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Concurrent tACS-fMRI reveals causal influence of power synchronized neural activity on resting state fMRI connectivity


Bächinger, Marc; Zerbi, Valerio; Moisa, Marius; Polania, Rafael; Liu, Quanying; Mantini, Dante; Ruff, Christian C; Wenderoth, Nicole (2017). Concurrent tACS-fMRI reveals causal influence of power synchronized neural activity on resting state fMRI connectivity. Journal of Neuroscience, 37(18):4766-4777.

Abstract

Resting state fMRI (rs-fMRI) is commonly used to study the brain's intrinsic neural coupling, which reveals specific spatiotemporal patterns in the form of resting state networks (RSNs). It has been hypothesized that slow rs-fMRI oscillations (<0.1 Hz) are driven by underlying electrophysiological rhythms that typically occur at much faster timescales (>5 Hz); however, causal evidence for this relationship is currently lacking. Here we measured rs-fMRI in humans while applying transcranial alternating current stimulation (tACS) to entrain brain rhythms in left and right sensorimotor cortices. The two driving tACS signals were tailored to the individual's α rhythm (8–12 Hz) and fluctuated in amplitude according to a 1 Hz power envelope. We entrained the left versus right hemisphere in accordance to two different coupling modes where either α oscillations were synchronized between hemispheres (phase-synchronized tACS) or the slower oscillating power envelopes (power-synchronized tACS). Power-synchronized tACS significantly increased rs-fMRI connectivity within the stimulated RSN compared with phase-synchronized or no tACS. This effect outlasted the stimulation period and tended to be more effective in individuals who exhibited a naturally weak interhemispheric coupling. Using this novel approach, our data provide causal evidence that synchronized power fluctuations contribute to the formation of fMRI-based RSNs. Moreover, our findings demonstrate that the brain's intrinsic coupling at rest can be selectively modulated by choosing appropriate tACS signals, which could lead to new interventions for patients with altered rs-fMRI connectivity.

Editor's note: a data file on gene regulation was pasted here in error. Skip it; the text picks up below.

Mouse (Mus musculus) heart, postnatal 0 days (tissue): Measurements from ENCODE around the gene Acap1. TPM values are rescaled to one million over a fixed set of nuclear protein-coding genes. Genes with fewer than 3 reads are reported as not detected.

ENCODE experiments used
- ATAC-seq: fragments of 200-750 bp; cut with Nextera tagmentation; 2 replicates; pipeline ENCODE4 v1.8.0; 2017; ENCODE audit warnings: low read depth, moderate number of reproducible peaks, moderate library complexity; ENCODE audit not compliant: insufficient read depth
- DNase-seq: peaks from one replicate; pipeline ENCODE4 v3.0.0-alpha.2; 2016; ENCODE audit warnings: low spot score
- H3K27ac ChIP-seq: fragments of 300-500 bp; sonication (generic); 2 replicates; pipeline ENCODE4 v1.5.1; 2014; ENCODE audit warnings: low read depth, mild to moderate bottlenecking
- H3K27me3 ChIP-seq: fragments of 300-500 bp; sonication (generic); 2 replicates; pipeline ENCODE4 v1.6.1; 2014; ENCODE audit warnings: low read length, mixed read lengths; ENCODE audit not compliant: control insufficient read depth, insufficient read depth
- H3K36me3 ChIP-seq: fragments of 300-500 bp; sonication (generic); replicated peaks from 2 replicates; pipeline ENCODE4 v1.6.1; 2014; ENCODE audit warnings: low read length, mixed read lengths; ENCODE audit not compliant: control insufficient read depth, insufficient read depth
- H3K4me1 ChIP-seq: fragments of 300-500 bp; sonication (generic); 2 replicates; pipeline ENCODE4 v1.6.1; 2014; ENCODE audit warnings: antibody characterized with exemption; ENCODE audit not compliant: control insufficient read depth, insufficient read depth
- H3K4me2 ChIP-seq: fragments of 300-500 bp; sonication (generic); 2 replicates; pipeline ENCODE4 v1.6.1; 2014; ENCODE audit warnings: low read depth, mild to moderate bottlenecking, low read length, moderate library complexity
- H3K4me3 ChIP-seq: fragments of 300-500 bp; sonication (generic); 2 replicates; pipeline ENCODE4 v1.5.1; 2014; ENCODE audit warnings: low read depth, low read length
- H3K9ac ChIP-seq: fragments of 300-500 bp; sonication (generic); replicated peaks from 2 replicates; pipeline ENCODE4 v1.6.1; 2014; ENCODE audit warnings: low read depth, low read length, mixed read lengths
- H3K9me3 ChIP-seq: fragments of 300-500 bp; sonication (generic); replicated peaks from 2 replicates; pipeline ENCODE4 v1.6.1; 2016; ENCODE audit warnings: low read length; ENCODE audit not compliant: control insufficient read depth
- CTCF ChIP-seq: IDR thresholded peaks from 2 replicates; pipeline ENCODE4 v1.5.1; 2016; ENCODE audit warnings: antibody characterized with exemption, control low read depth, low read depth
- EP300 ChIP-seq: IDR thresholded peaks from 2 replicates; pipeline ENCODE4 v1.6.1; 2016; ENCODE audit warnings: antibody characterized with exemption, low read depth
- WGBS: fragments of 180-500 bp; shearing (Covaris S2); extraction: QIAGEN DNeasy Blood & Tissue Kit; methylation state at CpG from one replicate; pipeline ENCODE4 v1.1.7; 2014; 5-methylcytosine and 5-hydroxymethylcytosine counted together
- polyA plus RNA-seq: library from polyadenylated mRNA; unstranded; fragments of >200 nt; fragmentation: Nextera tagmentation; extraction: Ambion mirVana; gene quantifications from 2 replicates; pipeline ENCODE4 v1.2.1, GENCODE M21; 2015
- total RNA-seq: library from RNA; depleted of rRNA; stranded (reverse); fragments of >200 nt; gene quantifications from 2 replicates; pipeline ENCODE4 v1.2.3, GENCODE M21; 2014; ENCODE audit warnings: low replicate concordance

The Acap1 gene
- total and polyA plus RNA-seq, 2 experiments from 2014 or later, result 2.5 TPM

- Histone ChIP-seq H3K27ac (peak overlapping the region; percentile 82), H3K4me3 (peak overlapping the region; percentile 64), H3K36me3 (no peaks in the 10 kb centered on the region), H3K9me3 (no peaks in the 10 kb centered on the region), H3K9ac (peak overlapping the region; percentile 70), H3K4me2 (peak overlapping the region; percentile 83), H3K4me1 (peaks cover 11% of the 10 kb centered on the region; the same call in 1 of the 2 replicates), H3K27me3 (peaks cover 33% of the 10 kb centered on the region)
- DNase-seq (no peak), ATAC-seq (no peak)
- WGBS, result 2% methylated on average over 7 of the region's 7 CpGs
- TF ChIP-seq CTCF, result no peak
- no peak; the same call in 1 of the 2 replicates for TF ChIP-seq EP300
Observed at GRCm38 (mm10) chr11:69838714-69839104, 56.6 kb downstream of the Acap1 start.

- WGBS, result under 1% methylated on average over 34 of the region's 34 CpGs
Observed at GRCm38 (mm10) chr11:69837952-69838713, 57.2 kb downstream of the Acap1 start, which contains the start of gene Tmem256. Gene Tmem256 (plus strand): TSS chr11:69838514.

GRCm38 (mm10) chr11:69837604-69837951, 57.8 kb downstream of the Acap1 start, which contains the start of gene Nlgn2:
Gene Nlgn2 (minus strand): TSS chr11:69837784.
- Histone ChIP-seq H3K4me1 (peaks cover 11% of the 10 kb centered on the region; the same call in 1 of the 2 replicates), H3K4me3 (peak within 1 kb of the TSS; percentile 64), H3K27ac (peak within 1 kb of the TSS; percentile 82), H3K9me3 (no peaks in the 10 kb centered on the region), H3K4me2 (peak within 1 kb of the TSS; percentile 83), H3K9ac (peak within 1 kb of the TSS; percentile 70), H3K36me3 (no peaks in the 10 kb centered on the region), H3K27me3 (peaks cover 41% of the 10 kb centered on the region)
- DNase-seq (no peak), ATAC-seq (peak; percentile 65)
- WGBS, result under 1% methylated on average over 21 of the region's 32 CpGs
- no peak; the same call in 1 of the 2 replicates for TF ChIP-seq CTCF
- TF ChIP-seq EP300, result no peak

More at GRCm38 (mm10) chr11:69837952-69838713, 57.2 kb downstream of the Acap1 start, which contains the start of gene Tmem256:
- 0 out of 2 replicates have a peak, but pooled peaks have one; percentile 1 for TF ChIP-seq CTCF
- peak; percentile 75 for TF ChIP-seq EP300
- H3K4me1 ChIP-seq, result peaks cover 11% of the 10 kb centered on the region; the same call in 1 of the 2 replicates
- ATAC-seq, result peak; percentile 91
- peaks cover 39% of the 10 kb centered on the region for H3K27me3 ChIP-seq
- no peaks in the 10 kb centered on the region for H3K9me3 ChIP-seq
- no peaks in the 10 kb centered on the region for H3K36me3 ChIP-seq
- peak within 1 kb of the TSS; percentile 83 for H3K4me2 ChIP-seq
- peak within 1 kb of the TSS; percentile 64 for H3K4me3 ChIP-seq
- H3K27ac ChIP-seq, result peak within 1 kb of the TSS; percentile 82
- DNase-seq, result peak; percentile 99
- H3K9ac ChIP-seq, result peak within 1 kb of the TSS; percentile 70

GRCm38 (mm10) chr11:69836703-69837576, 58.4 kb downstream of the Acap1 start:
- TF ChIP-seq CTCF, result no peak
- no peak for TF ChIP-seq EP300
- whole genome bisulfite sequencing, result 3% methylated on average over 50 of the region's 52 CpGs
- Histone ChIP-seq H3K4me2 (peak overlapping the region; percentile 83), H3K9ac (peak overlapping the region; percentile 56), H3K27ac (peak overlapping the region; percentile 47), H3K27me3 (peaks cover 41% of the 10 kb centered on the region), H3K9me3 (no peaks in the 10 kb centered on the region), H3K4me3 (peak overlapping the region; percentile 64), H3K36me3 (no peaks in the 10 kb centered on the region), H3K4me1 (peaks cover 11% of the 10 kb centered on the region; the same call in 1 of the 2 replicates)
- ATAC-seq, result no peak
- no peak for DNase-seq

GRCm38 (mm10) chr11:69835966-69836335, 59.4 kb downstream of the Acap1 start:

SIGNIFICANCE STATEMENT Resting state fMRI (rs-fMRI) has become an important tool to estimate brain connectivity. However, relatively little is known about how slow hemodynamic oscillations measured with fMRI relate to electrophysiological processes. It was suggested that slowly fluctuating power envelopes of electrophysiological signals synchronize across brain areas and that the topography of this activity is spatially correlated to resting state networks derived from rs-fMRI. Here we take a novel approach to address this problem and establish a causal link between the power fluctuations of electrophysiological signals and rs-fMRI via a new neuromodulation paradigm, which exploits these power synchronization mechanisms. These novel mechanistic insights bridge different scientific domains and are of broad interest to researchers in the fields of Medical Imaging, Neuroscience, Physiology, and Psychology.

Abstract